Special note about formatting: The annotations must be well-written and edited, and they must be in paragraph form. If you need to create a bulleted list of specific page numbers and / or chapter titles / headings, you may, but remember good document design principles and make the list a visually and writing style appropriate part of the rest of your annotation. Don’t forget that this is an APA formatted assignment, so you will want to include a properly formatted cover page (don’t worry about an abstract, though).
Obviously, if you do all of these things for each source, youâ€™re going to have a crazy amount of writing. Thatâ€™s fine. Your other option is to pick and choose what to include in your annotations based on the sources. Some sources are going to be more useful than others and youâ€™ll want to write more than 150 words about them. Some sources arenâ€™t going to help much at all and youâ€™ll barely be able to come up with 150 words. Use your best judgment to make this annotated bibliography as useful and helpful to you as you can. Remember: more work done early, less work for later.
Source requirements: At least ten sources. Be smart about this — donâ€™t collect random sources just to get the assignment done. Thatâ€™s a huge waste of time. Only use sources you genuinely think will help you write your paper. If you take the time to do a good job with this early work, your papers will practically write themselves. If you just do this annotated bibliography to â€œget it done,â€ then youâ€™ll end up back in the library looking for useful sources when it comes time to write your paper. Not to mention, if you use a source in your paper that wasnâ€™t in your original annotated bibliography, you just have to go back and add it in amongst all your other annotations.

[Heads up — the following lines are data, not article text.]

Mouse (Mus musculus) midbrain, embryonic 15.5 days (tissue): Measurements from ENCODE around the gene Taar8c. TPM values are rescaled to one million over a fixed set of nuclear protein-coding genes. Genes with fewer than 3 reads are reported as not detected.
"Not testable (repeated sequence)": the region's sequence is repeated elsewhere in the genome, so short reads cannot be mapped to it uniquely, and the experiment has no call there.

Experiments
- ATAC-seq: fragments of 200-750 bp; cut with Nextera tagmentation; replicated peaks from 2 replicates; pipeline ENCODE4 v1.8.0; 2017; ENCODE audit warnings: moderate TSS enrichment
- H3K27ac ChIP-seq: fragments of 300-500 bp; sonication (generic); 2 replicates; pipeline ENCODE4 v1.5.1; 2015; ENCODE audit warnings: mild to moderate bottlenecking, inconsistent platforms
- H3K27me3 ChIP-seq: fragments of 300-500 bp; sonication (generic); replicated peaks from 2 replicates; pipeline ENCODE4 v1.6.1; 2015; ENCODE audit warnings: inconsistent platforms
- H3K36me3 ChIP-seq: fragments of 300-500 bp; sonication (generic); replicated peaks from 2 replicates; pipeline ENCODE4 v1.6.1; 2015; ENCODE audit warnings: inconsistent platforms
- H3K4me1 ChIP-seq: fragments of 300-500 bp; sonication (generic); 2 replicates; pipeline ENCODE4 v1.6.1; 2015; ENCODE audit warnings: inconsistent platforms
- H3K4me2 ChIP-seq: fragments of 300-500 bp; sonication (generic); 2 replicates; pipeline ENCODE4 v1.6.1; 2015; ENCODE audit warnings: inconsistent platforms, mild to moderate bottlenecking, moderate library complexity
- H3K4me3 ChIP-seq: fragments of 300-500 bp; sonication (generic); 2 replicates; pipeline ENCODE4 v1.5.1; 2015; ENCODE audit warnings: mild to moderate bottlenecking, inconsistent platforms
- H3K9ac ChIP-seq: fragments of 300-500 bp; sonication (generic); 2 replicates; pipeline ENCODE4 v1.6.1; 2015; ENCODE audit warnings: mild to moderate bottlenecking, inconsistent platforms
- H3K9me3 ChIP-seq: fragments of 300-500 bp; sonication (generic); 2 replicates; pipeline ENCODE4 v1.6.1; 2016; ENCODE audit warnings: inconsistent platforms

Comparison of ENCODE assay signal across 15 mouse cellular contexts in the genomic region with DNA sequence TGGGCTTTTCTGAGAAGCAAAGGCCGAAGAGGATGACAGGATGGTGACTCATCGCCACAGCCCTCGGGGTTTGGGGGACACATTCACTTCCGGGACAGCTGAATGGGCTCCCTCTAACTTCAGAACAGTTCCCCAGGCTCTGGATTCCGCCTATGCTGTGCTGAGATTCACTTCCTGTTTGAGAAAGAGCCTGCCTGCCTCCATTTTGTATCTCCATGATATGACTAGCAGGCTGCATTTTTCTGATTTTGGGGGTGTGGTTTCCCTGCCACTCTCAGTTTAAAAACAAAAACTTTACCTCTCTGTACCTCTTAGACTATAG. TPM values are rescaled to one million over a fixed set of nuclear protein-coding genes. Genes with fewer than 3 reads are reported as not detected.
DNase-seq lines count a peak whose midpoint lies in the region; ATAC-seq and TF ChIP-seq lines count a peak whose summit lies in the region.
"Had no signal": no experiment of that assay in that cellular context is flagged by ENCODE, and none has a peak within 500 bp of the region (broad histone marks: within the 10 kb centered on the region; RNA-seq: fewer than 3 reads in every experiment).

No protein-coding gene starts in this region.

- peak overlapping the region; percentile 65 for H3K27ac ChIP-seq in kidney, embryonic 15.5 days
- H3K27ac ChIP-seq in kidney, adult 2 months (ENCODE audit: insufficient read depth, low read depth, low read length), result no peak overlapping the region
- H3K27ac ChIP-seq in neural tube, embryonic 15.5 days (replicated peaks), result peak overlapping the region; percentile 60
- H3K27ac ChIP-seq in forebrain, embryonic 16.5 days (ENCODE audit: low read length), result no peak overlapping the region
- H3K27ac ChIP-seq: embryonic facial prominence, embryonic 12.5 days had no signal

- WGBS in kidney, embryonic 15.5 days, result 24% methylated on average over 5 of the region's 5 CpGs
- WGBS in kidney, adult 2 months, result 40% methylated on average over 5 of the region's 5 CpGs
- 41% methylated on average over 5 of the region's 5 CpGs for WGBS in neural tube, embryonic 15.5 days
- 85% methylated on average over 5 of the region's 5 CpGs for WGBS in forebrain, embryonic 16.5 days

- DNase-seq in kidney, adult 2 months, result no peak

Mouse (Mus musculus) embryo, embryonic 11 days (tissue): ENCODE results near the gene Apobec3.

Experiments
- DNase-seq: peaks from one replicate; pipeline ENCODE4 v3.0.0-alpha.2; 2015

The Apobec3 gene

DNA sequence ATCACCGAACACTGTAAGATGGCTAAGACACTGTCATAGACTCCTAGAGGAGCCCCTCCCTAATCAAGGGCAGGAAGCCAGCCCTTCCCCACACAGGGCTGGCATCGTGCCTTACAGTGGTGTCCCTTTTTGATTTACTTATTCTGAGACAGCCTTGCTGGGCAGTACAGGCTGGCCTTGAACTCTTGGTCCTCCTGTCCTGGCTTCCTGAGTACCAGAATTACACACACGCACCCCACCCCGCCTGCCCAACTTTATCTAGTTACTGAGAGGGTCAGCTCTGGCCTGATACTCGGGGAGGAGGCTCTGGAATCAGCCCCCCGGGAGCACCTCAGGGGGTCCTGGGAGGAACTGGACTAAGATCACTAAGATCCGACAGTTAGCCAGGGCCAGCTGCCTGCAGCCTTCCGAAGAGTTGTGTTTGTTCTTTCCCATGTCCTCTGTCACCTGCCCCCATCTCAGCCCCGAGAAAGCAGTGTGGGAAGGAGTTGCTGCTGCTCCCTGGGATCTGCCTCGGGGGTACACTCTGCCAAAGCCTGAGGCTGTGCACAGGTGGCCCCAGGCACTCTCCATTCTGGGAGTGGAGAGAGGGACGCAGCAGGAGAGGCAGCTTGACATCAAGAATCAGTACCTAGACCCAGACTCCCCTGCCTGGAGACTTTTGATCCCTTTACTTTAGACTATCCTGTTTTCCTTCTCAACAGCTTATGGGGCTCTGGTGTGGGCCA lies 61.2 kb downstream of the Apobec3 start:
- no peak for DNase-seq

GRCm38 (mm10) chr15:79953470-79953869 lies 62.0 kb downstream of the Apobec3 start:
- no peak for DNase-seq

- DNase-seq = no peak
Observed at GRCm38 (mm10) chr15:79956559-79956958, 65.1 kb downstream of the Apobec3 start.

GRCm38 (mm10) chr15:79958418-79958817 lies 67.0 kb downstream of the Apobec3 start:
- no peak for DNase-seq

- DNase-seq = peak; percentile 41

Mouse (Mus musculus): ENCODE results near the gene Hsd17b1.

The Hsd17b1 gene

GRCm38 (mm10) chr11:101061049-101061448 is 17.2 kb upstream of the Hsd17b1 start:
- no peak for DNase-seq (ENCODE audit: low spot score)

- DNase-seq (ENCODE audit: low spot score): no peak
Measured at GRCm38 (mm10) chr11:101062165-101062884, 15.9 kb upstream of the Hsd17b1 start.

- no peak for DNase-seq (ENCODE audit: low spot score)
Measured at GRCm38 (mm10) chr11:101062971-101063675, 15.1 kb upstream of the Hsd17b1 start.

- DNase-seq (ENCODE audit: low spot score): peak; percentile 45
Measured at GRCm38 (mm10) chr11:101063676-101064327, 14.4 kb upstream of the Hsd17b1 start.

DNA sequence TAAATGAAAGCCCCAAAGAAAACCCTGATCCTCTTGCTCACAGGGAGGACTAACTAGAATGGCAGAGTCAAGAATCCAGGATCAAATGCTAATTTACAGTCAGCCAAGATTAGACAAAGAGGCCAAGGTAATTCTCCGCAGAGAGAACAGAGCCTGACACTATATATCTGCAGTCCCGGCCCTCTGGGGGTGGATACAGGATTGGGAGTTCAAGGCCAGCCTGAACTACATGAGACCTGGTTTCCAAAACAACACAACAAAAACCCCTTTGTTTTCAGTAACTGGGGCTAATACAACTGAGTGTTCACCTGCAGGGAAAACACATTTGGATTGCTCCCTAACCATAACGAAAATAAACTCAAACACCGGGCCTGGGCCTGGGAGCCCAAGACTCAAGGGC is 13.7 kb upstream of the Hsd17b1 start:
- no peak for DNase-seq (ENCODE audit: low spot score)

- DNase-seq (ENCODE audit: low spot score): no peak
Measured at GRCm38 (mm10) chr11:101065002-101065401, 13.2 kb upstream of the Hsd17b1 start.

- Two books or ebooks found using the USF Library resources. You can use individual chapters or articles in the books. The key is to have two books on your annotated bibliography. Big Hint: once you find a source or two, check the works cited pages or bibliographies of those sources; they will often point you to other useful sources. Once you see what sources your sources used, you can go find those same sources for yourself, look them over, and decide how useful they will be for your essay / topic.
- Two articles from academic journals, again — found using the USF Library resources. Databases like ProQuest are a huge help with this. You can also use print versions of academic journals the library subscribes to.
- Two articles published in the last twelve months, found using the USF Libraryâ€™s databases. These can be newspaper articles, more academic journals, magazines, etc. This keeps you current and potentially up-to-the-minute.
- Four floaters. These can be anything you want (including more of the above) except standalone websites (arguments for exceptions to this rule can be made in person if you find a standalone website you think is academically sound and information rich), found using any research strategy you want: the CBS Nightly News, interviews, observations, microfilm, movies, History Channel videos. . .
End Result: ten credible sources, ten bibliographic citations, ten annotations, neatly organized and formatted according to standard APA, heavily revised and edited throughout the weeks that we work on it.